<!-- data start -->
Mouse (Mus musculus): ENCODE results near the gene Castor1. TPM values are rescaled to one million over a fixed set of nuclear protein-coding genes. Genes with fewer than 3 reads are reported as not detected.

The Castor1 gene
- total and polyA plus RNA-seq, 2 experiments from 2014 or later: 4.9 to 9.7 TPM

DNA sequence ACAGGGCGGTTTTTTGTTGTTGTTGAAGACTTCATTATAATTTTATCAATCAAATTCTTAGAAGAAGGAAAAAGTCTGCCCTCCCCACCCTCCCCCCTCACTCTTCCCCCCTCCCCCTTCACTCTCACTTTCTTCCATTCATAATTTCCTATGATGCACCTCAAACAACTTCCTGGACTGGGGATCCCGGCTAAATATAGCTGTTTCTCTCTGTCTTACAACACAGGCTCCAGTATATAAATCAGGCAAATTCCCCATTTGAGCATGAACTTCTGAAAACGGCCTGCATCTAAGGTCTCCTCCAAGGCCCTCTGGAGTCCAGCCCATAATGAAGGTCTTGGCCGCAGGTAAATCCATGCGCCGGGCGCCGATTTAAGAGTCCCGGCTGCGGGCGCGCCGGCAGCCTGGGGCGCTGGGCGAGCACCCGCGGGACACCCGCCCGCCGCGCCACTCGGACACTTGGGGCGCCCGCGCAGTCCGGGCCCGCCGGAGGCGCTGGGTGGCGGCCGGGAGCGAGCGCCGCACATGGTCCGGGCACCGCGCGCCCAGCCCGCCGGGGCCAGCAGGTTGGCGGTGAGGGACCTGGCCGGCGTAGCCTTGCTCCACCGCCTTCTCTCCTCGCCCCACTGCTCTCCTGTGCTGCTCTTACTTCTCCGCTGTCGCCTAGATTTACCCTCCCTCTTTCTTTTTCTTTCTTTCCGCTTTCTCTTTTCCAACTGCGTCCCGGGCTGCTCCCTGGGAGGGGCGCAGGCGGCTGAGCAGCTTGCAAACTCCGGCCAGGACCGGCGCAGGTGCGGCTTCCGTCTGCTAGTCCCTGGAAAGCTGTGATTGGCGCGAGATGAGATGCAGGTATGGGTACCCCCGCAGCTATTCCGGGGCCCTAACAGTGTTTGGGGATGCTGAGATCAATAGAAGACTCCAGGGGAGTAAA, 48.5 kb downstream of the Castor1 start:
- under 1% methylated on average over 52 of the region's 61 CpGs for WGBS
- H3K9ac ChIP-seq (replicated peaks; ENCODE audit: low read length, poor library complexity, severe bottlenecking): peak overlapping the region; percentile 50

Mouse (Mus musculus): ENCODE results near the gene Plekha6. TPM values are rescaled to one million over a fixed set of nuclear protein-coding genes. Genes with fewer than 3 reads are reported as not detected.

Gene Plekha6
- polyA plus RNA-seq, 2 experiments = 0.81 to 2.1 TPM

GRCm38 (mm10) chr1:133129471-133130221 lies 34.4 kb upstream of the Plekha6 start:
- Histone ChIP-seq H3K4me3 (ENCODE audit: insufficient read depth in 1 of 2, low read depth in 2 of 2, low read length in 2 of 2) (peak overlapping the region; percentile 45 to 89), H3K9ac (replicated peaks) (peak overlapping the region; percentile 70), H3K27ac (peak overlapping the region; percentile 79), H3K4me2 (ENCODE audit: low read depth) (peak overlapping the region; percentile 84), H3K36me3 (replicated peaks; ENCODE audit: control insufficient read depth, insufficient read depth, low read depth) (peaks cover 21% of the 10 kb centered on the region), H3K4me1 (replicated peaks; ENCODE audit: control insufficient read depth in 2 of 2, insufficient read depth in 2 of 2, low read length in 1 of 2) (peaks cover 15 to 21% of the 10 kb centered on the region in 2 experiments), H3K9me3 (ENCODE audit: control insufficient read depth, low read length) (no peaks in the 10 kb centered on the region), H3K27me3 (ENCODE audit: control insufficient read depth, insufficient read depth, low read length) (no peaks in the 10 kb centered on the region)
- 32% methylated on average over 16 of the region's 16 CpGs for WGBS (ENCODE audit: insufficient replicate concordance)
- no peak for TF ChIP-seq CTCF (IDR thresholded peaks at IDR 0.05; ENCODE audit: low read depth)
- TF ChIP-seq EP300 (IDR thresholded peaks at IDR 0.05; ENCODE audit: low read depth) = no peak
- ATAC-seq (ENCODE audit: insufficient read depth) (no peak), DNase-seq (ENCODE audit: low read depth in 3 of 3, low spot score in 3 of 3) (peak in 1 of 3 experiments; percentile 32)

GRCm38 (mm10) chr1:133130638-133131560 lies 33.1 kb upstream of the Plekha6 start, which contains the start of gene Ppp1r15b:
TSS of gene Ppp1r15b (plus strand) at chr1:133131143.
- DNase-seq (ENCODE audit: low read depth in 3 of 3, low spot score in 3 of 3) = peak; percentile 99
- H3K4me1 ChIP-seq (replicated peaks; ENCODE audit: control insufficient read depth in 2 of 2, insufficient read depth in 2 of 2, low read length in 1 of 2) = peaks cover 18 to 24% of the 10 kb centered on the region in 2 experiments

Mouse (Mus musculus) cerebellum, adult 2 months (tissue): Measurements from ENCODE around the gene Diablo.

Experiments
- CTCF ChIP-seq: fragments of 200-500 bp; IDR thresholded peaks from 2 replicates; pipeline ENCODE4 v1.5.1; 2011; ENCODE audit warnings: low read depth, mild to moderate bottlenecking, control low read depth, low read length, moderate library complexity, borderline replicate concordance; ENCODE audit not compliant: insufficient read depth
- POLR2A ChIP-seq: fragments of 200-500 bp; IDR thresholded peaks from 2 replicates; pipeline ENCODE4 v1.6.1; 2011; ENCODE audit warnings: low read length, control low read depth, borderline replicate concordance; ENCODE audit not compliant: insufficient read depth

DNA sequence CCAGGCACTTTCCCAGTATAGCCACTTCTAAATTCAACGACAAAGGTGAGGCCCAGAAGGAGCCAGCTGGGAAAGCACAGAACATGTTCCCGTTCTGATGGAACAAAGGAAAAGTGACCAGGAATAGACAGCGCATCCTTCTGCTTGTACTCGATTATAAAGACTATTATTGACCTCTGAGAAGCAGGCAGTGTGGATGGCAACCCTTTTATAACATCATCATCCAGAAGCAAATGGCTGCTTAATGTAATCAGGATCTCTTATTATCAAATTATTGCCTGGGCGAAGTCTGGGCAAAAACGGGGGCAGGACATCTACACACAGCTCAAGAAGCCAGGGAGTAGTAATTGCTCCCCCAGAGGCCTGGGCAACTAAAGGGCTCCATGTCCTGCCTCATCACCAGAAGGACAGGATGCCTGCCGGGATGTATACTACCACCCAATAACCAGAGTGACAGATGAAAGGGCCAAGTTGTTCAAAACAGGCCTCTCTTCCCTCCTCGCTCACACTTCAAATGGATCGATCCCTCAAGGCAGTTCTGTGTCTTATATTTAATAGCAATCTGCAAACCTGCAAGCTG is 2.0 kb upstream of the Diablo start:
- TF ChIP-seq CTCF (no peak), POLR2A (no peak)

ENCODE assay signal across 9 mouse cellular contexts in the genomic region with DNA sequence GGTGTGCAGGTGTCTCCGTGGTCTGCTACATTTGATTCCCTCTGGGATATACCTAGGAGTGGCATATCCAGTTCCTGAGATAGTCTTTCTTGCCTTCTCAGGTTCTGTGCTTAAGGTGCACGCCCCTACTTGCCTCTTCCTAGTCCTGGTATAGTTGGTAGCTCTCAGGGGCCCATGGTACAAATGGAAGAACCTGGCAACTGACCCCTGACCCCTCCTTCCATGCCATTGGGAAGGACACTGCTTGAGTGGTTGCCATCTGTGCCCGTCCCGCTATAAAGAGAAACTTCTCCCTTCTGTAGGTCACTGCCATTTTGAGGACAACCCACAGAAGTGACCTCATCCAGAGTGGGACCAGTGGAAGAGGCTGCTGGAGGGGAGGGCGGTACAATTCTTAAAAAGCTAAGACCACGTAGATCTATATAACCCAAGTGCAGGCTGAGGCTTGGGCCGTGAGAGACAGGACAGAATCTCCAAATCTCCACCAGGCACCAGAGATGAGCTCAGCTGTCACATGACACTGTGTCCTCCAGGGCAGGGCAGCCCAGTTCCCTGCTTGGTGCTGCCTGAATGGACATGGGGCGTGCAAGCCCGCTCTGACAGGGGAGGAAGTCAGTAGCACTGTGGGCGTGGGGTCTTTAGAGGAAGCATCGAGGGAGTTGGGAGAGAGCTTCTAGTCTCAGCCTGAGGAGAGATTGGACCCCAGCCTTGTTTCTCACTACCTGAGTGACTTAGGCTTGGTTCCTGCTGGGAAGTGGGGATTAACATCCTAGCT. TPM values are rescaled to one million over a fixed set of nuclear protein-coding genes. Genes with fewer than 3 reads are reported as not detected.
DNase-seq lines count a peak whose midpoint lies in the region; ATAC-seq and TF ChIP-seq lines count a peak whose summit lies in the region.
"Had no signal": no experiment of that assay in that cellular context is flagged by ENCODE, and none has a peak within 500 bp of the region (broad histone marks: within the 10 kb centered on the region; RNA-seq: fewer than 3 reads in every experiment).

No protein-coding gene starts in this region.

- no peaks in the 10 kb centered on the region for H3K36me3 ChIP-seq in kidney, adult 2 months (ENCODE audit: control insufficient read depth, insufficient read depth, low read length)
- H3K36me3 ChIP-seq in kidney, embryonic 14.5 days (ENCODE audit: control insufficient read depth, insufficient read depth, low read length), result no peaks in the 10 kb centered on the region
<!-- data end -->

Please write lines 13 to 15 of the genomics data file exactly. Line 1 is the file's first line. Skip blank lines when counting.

- no peak for TF ChIP-seq CTCF (IDR thresholded peaks at IDR 0.05; ENCODE audit: low read depth)
- TF ChIP-seq EP300 (IDR thresholded peaks at IDR 0.05; ENCODE audit: low read depth) = no peak
- ATAC-seq (ENCODE audit: insufficient read depth) (no peak), DNase-seq (ENCODE audit: low read depth in 3 of 3, low spot score in 3 of 3) (peak in 1 of 3 experiments; percentile 32)